Store Banner Desktop

Store Banner Mobile

The Meteoric Mystery of The Magical Islamic Stone: Experts Seek Help in Deciphering Inscription

The Meteoric Mystery of The Magical Islamic Stone: Experts Seek Help in Deciphering Inscription

Getting your Trinity Audio player ready...

This weekend, history experts across London are attempting to solve the astronomical mystery surrounding an ancient carved “meteorite” found in Mesopotamia (today’s Iraq) by a 19th century English explorer.

Sir Richard Francis Burton was a man of many parts, recognized as a geographer, translator, writer, soldier, cartographer, spy, poet, fencer and diplomat, most famous for his explorations in Asia, Africa and the Americas. Burton held an extraordinary knowledge of cultures and languages and according to Mary Lovell’s in 1998 book A Rage to Live he spoke 29 European, Asian and African languages and translated both Arabian Nights and the Kama Sutra.

Sir Richard Francis Burton, 1864 (public domain)

Sir Richard Francis Burton, 1864 (public domain)

Burton’s Bizarre Ball

Staff at the V&A and the Natural History Museum in London are analyzing a highly peculiar artifact which once belonged to the explorer Burton and was held by the borough of Richmond for 60 years before Mark De Novellis, curator of Richmond’s art collection set out to decipher the curious marks on the objects surface. According to an article in The Independent, when Burton first discovered the stone he claimed it was “a meteorite” and his wife Isabel, who later sold his findings following his death in 1890 listed the stone as such. Now, more than 120 years after the artifact was pulled from the earth the Natural History Museum confirmed it was in fact “terrestrial and likely a type of quartz.”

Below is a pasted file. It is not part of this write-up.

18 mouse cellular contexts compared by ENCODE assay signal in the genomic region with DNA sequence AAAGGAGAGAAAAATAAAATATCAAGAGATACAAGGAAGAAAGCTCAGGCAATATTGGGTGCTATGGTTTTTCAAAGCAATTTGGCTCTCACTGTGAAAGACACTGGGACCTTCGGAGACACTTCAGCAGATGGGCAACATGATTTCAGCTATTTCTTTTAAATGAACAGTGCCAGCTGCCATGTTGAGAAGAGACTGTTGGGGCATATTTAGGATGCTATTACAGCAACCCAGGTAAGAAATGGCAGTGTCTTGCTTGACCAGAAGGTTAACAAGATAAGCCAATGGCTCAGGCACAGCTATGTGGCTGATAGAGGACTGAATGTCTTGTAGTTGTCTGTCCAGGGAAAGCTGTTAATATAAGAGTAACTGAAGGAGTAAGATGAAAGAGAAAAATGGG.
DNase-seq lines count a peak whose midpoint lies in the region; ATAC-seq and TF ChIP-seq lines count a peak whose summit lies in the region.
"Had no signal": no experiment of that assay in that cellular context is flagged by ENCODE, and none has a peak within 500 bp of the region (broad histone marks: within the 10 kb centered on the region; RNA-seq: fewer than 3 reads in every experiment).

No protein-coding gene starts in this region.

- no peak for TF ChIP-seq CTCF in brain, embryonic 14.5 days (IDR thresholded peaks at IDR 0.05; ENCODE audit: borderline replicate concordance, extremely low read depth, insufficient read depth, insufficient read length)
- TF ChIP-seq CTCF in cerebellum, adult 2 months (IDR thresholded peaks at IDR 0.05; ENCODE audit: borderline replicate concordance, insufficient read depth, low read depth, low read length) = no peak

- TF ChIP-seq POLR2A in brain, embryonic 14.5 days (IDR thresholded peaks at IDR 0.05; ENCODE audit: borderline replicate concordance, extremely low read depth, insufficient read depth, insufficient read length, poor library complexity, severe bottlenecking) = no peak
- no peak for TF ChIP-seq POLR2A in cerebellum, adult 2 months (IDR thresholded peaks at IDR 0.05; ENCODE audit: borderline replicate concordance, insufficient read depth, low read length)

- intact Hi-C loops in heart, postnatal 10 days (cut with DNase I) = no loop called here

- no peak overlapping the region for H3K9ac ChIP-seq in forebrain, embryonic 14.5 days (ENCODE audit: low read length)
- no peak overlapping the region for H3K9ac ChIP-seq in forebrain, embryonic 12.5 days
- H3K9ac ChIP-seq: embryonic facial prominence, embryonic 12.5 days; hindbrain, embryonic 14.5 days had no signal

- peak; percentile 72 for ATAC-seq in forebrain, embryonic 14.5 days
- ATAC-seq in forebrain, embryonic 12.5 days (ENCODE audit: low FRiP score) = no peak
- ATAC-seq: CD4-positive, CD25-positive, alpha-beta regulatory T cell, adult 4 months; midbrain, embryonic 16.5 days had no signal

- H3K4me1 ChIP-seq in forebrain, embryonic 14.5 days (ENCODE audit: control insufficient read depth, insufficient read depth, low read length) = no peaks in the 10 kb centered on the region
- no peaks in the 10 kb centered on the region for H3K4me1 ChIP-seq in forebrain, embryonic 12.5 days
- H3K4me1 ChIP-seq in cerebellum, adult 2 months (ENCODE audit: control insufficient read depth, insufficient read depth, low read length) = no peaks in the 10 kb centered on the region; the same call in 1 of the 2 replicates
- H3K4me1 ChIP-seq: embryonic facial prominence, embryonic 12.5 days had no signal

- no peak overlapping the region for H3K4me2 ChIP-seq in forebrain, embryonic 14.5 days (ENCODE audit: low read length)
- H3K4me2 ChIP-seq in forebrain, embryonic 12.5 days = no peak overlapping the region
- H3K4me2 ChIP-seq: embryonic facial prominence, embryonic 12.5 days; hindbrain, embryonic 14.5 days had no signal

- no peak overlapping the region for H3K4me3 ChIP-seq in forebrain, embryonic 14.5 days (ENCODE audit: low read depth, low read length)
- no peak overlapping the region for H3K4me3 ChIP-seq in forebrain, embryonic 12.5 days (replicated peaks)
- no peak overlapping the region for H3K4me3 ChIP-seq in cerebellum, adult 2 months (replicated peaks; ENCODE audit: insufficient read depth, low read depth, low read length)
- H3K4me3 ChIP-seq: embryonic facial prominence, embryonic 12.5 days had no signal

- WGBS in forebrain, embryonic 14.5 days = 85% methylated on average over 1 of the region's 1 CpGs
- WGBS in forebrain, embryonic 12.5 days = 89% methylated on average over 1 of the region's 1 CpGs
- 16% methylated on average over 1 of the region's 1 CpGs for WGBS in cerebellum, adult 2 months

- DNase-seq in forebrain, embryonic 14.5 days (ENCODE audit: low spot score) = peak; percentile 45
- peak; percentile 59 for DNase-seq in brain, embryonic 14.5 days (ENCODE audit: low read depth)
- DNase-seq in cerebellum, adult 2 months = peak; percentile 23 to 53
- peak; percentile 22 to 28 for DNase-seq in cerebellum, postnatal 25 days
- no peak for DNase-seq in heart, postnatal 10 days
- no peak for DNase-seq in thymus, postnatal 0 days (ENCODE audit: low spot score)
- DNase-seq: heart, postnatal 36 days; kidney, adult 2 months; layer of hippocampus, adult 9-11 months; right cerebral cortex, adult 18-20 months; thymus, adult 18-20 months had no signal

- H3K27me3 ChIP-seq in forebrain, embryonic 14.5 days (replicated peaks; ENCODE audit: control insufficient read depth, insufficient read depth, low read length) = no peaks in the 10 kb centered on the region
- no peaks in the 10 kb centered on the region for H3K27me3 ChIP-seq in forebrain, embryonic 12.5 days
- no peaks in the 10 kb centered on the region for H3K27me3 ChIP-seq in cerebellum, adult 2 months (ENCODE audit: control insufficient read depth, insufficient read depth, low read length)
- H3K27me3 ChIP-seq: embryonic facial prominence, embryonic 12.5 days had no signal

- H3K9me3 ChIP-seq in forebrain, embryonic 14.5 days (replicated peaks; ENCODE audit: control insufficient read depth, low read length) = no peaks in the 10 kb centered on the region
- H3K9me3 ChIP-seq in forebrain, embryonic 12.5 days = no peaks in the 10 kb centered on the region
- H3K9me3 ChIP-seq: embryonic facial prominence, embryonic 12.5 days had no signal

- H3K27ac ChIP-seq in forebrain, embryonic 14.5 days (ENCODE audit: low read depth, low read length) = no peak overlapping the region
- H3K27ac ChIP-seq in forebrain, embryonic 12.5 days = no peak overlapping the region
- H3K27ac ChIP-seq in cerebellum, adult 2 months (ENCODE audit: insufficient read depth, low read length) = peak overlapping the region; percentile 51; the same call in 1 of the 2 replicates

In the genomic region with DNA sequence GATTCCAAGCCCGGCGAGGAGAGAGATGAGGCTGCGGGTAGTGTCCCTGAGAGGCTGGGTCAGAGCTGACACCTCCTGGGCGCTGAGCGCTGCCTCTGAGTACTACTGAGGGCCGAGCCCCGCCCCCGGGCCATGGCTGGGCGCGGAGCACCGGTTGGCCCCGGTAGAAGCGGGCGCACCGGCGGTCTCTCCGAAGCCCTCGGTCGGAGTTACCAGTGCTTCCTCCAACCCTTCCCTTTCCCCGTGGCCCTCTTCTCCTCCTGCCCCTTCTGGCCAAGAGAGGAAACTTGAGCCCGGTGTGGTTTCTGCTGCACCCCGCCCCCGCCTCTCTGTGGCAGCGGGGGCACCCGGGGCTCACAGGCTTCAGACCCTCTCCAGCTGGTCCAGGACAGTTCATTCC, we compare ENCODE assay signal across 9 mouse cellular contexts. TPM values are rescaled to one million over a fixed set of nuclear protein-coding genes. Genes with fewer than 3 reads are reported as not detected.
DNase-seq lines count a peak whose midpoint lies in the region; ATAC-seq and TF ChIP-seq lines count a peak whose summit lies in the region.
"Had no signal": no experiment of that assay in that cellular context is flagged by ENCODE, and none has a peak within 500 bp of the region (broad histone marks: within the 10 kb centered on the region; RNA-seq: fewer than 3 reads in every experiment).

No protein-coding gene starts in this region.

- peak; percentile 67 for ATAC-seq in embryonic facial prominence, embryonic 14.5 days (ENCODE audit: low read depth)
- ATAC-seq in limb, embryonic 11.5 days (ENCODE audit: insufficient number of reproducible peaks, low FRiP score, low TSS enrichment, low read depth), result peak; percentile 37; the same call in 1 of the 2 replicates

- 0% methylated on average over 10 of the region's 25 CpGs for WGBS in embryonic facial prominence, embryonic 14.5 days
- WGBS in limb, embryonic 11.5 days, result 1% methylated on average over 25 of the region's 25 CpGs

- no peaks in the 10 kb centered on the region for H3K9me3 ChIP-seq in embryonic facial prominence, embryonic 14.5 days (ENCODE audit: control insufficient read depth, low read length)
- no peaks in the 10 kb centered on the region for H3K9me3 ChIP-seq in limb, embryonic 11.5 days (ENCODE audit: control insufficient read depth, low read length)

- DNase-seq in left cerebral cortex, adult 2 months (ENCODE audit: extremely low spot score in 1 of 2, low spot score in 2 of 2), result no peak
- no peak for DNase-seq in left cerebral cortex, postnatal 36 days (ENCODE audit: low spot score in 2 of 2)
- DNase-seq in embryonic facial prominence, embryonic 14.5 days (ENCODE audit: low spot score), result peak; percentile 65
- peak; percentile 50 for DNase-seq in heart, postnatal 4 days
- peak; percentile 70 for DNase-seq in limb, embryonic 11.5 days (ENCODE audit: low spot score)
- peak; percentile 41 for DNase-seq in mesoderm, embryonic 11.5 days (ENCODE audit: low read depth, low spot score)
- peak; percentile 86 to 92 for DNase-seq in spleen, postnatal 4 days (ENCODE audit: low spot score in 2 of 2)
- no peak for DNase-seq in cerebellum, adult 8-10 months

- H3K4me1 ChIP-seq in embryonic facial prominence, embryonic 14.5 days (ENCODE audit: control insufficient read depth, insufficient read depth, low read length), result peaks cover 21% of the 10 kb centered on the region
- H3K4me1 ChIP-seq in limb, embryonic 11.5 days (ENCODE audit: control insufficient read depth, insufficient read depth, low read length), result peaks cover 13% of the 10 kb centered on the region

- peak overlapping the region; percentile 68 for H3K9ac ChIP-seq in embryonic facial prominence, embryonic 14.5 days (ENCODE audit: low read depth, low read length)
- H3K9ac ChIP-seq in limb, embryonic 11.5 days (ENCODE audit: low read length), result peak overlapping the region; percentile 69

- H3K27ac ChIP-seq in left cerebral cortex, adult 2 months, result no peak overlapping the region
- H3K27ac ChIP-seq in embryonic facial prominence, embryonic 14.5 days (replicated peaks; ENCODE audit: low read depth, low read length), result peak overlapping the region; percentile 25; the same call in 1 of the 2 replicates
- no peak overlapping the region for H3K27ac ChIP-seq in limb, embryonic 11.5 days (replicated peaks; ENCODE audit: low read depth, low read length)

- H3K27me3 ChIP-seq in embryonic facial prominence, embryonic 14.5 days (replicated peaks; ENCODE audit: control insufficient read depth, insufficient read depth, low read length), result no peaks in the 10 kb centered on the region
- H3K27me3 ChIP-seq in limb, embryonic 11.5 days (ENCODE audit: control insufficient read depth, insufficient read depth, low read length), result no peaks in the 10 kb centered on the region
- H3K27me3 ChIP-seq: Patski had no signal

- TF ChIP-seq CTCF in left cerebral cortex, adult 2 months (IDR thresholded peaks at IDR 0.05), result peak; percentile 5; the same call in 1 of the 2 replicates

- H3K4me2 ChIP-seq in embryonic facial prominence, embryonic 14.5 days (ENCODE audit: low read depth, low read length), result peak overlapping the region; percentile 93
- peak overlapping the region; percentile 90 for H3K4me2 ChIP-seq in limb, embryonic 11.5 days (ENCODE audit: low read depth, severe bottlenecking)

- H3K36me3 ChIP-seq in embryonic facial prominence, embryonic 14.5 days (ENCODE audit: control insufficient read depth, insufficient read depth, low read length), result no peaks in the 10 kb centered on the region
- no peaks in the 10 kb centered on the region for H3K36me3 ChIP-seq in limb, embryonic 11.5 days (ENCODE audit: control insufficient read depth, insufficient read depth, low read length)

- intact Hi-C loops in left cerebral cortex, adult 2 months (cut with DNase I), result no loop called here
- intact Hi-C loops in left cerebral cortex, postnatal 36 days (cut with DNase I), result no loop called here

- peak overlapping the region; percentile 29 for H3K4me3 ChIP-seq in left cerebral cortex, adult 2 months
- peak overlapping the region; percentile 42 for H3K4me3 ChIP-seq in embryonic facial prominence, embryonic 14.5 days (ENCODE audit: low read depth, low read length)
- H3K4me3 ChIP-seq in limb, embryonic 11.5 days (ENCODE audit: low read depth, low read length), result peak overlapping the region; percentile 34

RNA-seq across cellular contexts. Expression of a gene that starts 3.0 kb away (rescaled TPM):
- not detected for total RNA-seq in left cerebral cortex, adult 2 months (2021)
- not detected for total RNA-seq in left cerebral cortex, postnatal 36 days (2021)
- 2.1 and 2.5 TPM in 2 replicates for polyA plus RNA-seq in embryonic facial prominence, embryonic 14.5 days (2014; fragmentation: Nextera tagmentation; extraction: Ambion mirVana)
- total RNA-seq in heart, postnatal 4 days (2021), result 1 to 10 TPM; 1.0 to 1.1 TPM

Expert Appeals for Help to Translate Mystery Message

Specialists at the V&A have identified the stone’s inscription as Kufic, an angular, slow-moving, dignified script used on coins, tombstones and buildings. With a rhythmic and strongly horizontal composition of letters and words this language was named after the city of Kufa in central Iraq and is one of the oldest calligraphic form of Arabic. Because the first copies of the Quran were written in Kufic script, De Novellis knew that “the stone’s origins are between the 7th and 12th century.”

The stone’s Kufic inscription matches that of a similar talisman currently housed in the V&A and De Novellis believes the artifact was “probably a talisman worn in the medieval Middle East.” “I’ve got a feeling that when we get this translated it will be of a mystical or spiritual nature,” Mr De Novellis added.

De Novellis is now appealing to the public for help decoding the mystery message.

Handwritten Qur'an in Kufic script, from Iran, dating to the later 11th century AD (public domain)

Handwritten Qur'an in Kufic script, from Iran, dating to the later 11th century AD (public domain)

Was Mystery Ball Part of Burton’s Muslim Disguise?

In 1853, disguised as a Muslim, Burton famously went to Mecca and visited the Kaaba, the Grand Mosque in Mecca, Saudi Arabia where he caught a glimpse of the sacred Black Stone (Arabic:  ٱلْحَجَرُ ٱلْأَسْوَدal-Ḥajaru al-Aswad.) The Black Stone is a rock, often described as a meteorite, which is set into the eastern corner of the Kaaba. According to traditions it was sent as a guide for Adam and Eve to build an altar and is believed to have been set intact into the Kaaba's wall by the prophet Muhammad in 605 AD, five years before his first revelation.